Our Favorite Excursions from Fez, Morocco


Chefchaouen – Morocco’s “Blue City”

Among our favorite stopovers in Morocco, this artsy, blue-washed mountain village of 45,000 is uniquely beautiful, set against the dramatic backdrop of the Rif Mountains. Chefchaouen medina is certainly one of the loveliest in all of Morocco, small and uncrowded, easy to explore. Chefchaouen was founded in 1471 and dominated the merchant route between Tétouan and Fez. The city prospered during the 15th and 17th when the Moriscos (i.e. Muslims converted to Christianity) and Jews arrived, after being expelled from Spain. Chefchaouen was later painted blue by Jewish refugees in the 1930s fleeing Nazi oppression. In Judaism, blue represents the sky and heavens – the blue colors reminding all to live a life of spiritual awareness. It is also believed that blue acts as an effective mosquito repellent! Interestingly, the adjacent countryside is known for being an abundant source of cannabis, with hashish widely sold in Chefchaouen (!) Wool garments and woven blankets are the shopping opportunities here.


Volubilis (UNESCO World Heritage Site)

Approx. 33 km/20 mi from Meknes (between Rabat and Fez), the Roman ruins of Volubilis are considered the best-preserved site in Morocco. One of the most impressive features is its beautiful mosaics preserved on site. During the rule of King Juba II, from approximately 32 BC to 40 AD, Volubilis was the capital of the Mauritania kingdom and a major producer of olives and grain. Volubilis grew to become an important commercial center, as well as the seat of power for the Roman Empire in North America. After the Romans left the area in the third century, Volubilis continued to thrive as a trading center, until it met its end in an earthquake in the fourth century.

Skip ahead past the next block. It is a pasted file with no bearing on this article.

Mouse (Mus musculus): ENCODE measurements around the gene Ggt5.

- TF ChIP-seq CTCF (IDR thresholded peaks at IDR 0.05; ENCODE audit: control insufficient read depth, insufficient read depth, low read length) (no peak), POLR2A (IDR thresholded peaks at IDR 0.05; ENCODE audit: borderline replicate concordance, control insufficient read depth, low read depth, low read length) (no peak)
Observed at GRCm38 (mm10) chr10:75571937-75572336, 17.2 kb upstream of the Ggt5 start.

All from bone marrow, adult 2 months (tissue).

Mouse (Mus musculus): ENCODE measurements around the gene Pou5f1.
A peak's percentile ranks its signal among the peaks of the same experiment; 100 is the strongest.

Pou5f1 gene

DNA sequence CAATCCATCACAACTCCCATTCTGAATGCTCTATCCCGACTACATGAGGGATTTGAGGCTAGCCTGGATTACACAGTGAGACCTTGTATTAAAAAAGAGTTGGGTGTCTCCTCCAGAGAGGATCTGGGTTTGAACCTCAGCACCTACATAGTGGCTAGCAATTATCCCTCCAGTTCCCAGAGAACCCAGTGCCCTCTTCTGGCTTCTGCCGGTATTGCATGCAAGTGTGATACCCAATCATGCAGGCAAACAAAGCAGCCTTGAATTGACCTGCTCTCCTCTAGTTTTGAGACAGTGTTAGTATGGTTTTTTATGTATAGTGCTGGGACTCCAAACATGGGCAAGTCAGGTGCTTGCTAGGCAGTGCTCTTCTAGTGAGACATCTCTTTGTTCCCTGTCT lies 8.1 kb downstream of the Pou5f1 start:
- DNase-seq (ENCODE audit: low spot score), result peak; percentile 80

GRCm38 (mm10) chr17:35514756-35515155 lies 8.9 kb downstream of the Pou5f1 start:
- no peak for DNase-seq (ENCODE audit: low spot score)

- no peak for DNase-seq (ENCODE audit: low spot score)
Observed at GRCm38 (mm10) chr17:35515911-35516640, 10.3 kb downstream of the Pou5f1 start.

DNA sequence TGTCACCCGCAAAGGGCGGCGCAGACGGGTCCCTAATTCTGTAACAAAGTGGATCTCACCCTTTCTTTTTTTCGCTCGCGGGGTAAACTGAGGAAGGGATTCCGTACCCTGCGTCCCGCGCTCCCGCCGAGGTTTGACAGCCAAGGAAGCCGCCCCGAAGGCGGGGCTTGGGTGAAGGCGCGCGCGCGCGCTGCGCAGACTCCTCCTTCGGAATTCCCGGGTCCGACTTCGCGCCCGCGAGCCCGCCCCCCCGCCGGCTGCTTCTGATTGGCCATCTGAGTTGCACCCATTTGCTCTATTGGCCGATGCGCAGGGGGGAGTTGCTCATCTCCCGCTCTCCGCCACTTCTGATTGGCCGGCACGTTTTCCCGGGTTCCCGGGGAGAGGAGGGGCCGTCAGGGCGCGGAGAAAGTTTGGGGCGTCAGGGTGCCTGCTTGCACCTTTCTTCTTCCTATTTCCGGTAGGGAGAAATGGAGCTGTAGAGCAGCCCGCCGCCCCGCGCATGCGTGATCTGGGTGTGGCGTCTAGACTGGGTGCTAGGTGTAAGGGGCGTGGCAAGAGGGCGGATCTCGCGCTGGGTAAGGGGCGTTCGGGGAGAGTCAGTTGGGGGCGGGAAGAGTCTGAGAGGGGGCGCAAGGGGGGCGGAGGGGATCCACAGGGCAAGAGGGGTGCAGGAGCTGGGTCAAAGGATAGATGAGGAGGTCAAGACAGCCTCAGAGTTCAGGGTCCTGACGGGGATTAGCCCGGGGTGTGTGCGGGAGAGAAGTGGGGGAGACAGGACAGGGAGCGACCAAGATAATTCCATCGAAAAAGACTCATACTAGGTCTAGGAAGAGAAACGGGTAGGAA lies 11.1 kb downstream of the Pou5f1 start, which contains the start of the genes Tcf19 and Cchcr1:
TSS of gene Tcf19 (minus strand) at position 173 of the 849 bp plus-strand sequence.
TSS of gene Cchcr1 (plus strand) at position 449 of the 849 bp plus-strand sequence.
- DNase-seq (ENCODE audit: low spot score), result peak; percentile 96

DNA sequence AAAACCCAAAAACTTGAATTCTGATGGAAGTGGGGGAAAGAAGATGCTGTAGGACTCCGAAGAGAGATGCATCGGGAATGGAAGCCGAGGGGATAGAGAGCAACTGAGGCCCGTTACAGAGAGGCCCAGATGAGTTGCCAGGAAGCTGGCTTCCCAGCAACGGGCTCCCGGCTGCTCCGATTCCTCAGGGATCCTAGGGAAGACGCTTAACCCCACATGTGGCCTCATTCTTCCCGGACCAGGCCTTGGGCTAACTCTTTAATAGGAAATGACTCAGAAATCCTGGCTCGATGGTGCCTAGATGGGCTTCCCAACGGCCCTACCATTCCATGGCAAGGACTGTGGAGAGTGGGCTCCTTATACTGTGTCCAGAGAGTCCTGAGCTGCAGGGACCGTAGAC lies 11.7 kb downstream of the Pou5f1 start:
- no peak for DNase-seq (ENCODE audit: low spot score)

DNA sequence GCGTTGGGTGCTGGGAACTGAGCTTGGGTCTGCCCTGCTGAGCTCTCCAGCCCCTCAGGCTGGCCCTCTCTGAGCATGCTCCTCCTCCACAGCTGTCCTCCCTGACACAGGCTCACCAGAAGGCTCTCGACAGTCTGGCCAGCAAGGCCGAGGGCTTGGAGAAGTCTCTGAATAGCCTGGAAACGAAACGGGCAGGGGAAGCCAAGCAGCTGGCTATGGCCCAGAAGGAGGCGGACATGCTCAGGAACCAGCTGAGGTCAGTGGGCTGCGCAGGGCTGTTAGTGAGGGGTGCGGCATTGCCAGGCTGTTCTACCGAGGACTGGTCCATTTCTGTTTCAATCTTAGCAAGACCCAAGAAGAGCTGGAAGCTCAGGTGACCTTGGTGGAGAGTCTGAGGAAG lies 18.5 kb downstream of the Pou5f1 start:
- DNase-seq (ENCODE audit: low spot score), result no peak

Ruins of the Ancient Royal Stables in Meknes, Morocco.

Historic City of Meknes (UNESCO World Heritage Site)

Of Morocco’s four imperial cities (Rabat, Fez, Meknes, and Marrakech), UNESCO World Heritage Site Meknes is certainly the smallest and much less visited vs. the others. The city reflects elements of Arab and European cultures integrated into its beautifully restored architecture. Founded in the 11th century by the Almoravids as a military settlement, Meknes became a capital under Sultan Moulay Ismaïl (1672-1727), the founder of the Alawite dynasty. The sultan turned it into an impressive city in Spanish-Moorish style, surrounded by high walls with great doors, where the harmonious blending of the Islamic and European styles of the 17th century Maghreb are still evident today.

Meknes was built under the rule of the Almoravid dynasty, which governed the area from 1053 to 1147. The city was constructed around the Nejjarine Mosque and was originally built as a place to warehouse weapons and food for the Almoravid army. Markets formed around the mosque and Meknes became a center for trading metal goods, wood products, and firearms. The original city of Meknes was not fortified. Because of its extreme vulnerability, the Almohad dynasty easily conquered and destroyed the city and went on to rule the area from 1147 to 1269.

The Almohad’s rebuilt Meknes to create the city that stands today. Their design called for a modern municipality, which included high walls and a plumbing system that delivered water to public fountains and baths. Subsequent rulers expanded the city from the 13th to the 18th centuries. The Marinid dynasty built libraries, hospitals, mosques, and madrasas. Under Moulay Ismaïl’s rule, city planners added gardens, stables, cisterns, and mausoleums. Meknes grew to be so large and powerful that it became the capital of Morocco during Moulay Ismaïl’s rule.

Many of Meknes’ historic buildings remain beautifully preserved today. Historical highlights of the city include the Medina of Meknes Mosque, Mausoleum of Moulay Ismaïl, and nearly 30 fortress gates. Outside the historic center, Meknes thrives as a modern city and is home to nearly one million people.